Four loosely connected stories set in a small town in Kazakhstan at the beginning of the 90s, a time of transition from the Soviet era to a new state with emotional and economic depression. Each of the four main characters, all of whom are 13 years old, must go through a painful transition.
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Congratulations to Emir Baigazin for this hypnotically beautiful, strange and ultimately moving film which depicts unsettling loneliness, despair, and madness in a bombed-out steppe location - with four boys in an isolated world unable to deal with the life that they have been given.The singing of Gounod's Ave Maria gives us and them the hope, the salvation to keep living. A small masterwork the world should see.
Four stories full of symbolisms and ancestral references poetically woven together and beautifully shot on breathtaking almost lunar looking landscapes of the Kazhakistan's steppe.
The photography is magistral and the whole movie is visually superb. I really really loved it.
The balance between minimalism and symbolism is well struck in the first two stories, whose bare, direct style held my attention. The post-apocalyptic third loses its way in the mines, becoming something more portentously grotesque, while the last stifles Svankmajer by withholding its implied visual conclusion. The four teenagers face their spiritual destinies with tragic gravity, mothers grieving in the background.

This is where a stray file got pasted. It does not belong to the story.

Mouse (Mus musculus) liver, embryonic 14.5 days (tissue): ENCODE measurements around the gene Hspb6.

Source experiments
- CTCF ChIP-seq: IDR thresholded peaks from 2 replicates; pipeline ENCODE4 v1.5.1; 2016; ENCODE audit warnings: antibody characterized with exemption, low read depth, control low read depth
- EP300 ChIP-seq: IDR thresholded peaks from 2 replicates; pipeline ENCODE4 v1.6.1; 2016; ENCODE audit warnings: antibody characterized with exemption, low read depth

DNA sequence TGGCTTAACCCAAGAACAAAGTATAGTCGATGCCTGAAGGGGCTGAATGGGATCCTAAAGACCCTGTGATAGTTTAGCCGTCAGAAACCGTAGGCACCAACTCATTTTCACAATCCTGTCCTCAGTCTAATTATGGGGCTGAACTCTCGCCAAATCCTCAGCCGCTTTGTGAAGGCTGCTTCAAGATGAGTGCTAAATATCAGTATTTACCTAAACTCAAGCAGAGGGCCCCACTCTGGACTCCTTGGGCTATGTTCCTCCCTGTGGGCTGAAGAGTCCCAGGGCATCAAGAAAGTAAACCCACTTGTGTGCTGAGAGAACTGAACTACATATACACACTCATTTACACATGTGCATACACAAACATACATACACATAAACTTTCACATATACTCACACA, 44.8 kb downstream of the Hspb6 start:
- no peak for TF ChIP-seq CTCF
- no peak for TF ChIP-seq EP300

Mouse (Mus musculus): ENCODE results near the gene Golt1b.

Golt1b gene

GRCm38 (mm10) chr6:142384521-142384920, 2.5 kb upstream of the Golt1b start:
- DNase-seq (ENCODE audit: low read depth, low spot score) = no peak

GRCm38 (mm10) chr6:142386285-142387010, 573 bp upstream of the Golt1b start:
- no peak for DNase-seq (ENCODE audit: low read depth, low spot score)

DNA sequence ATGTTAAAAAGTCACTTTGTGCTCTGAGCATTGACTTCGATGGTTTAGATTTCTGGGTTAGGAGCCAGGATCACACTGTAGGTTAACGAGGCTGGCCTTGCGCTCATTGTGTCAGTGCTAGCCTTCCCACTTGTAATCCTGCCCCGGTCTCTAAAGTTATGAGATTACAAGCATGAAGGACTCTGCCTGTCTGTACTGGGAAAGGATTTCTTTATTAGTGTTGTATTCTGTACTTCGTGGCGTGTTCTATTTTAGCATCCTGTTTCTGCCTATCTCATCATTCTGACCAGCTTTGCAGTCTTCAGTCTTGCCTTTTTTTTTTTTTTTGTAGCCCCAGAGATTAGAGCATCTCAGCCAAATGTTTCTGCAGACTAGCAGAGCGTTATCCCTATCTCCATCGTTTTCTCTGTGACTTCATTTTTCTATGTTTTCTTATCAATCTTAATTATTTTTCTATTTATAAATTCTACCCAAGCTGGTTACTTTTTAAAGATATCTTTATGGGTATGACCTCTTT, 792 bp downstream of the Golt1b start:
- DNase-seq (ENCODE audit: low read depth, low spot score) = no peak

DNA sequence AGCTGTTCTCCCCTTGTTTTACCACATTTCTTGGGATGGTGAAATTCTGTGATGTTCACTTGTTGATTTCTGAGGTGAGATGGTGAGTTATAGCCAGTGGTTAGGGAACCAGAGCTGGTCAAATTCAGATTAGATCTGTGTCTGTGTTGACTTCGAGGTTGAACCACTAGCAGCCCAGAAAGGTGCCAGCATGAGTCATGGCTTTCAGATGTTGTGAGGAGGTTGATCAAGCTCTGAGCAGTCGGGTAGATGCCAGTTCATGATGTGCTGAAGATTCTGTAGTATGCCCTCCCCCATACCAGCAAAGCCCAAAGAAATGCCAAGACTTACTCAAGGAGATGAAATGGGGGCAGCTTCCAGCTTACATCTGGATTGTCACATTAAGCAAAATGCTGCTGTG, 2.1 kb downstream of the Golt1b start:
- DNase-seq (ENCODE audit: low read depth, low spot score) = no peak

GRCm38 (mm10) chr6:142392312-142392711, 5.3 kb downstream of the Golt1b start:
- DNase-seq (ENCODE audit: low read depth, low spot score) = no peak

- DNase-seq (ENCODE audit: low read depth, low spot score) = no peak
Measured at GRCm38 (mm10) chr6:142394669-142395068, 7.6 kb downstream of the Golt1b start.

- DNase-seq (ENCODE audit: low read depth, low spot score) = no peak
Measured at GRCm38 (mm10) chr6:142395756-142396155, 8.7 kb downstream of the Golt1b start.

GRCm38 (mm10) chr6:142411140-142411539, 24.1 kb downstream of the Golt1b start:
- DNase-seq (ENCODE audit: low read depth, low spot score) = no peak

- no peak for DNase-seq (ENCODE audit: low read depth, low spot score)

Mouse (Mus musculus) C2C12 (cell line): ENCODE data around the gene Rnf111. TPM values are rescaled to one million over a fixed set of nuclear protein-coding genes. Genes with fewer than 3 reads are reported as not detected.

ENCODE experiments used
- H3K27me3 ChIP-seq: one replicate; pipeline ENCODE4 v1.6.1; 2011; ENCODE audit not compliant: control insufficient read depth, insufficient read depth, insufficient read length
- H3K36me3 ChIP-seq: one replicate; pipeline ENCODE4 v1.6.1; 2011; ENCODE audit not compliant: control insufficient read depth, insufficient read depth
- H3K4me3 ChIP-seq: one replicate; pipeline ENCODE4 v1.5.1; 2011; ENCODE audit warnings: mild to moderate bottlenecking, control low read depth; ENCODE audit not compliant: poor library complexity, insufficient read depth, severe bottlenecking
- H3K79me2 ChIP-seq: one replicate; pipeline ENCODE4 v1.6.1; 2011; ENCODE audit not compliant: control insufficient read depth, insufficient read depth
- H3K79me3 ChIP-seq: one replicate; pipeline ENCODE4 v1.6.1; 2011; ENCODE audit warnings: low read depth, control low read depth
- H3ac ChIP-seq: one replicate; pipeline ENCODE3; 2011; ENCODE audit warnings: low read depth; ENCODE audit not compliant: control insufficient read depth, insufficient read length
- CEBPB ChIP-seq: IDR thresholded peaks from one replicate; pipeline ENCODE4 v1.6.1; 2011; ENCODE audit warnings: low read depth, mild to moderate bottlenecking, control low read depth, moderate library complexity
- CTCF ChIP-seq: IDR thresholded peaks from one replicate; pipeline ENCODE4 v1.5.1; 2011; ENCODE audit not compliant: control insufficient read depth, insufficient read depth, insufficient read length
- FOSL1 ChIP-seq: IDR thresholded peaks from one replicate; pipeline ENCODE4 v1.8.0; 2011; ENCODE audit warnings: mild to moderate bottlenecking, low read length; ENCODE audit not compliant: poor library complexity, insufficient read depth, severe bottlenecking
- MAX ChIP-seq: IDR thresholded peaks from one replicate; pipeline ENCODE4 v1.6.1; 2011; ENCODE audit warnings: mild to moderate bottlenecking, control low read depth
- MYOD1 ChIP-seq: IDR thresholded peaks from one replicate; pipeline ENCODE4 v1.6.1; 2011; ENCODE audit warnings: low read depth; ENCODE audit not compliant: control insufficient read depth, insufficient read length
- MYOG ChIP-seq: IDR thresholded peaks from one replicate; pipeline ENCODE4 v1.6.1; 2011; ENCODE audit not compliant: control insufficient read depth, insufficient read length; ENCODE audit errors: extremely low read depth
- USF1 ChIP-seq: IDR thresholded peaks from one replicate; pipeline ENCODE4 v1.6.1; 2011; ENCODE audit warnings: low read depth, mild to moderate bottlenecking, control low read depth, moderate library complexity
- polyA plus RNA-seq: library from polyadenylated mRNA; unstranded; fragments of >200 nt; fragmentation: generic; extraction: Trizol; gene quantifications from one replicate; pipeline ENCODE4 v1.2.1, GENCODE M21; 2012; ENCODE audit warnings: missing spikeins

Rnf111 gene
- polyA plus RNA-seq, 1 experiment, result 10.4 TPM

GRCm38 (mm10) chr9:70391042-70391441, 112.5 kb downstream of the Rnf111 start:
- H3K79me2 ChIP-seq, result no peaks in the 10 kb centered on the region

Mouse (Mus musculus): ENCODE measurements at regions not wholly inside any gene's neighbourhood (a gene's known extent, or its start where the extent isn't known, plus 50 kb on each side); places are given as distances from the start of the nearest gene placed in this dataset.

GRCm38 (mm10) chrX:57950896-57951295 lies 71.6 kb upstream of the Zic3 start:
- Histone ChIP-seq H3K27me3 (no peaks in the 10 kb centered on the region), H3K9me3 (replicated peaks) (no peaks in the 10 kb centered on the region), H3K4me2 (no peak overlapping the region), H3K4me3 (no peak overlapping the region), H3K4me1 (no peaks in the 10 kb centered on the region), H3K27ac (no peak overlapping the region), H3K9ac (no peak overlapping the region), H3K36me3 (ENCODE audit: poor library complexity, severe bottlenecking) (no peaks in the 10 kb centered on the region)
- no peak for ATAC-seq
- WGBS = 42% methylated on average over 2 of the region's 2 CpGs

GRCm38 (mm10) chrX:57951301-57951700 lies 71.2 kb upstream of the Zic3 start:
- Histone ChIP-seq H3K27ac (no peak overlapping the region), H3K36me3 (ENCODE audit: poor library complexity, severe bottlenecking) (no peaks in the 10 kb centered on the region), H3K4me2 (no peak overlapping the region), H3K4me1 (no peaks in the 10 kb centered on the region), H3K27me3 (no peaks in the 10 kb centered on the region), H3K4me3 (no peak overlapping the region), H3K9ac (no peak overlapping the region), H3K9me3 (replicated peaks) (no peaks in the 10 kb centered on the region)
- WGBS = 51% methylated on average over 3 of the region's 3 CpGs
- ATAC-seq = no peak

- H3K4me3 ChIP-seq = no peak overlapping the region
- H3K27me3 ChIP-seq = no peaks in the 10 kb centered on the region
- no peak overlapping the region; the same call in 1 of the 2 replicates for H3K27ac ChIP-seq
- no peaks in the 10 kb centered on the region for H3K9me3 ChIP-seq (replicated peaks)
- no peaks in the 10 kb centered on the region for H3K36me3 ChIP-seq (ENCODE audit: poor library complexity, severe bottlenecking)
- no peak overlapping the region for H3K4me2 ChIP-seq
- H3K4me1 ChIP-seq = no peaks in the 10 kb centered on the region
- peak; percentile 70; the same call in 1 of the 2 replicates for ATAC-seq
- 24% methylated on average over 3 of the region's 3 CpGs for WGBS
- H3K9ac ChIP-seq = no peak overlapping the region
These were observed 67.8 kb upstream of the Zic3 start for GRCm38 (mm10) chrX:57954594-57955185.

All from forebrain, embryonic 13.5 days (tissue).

Stunning film, with great rigour cinematically and thematically. Every frame is something to behold, and the performance of the boys has the immediacy of Bresson's Mouchette. They are not acting, they are the characters. A filmmaker to follow.
The Wounded Angel takes you on a journey through the life of a boy who acts much older than he is. And he has good reason to, from working jobs to help the family get by to smoking, he acts more like a middle aged man enough that he wants everyone to forget he is a kid. His portrayal is evenhanded and nuanced, bringing a lot of genuineness to the experience. The scenery is unique and rich. A real treat to watch.
There's little I could add that would not repeat most of the praise already given here. Haunting yes. The Wounded Angel sequence deeply disturbing. The final scene a glimmer of hope but then I remember the young man in the final segment revealing the fates of the other boys and realize how false that hope will turn out to be.
The stark atmosphere of TWA is built upon post-industrial (even post-apocalyptic) landscapes, the pace intentionally slow and arduous, the parallel storylines bizarre and wonderful. Thematically, it deals with loss but more so of coping. An extra star for its brooding and lovely cinematography (kudos to Cape and Baigazin).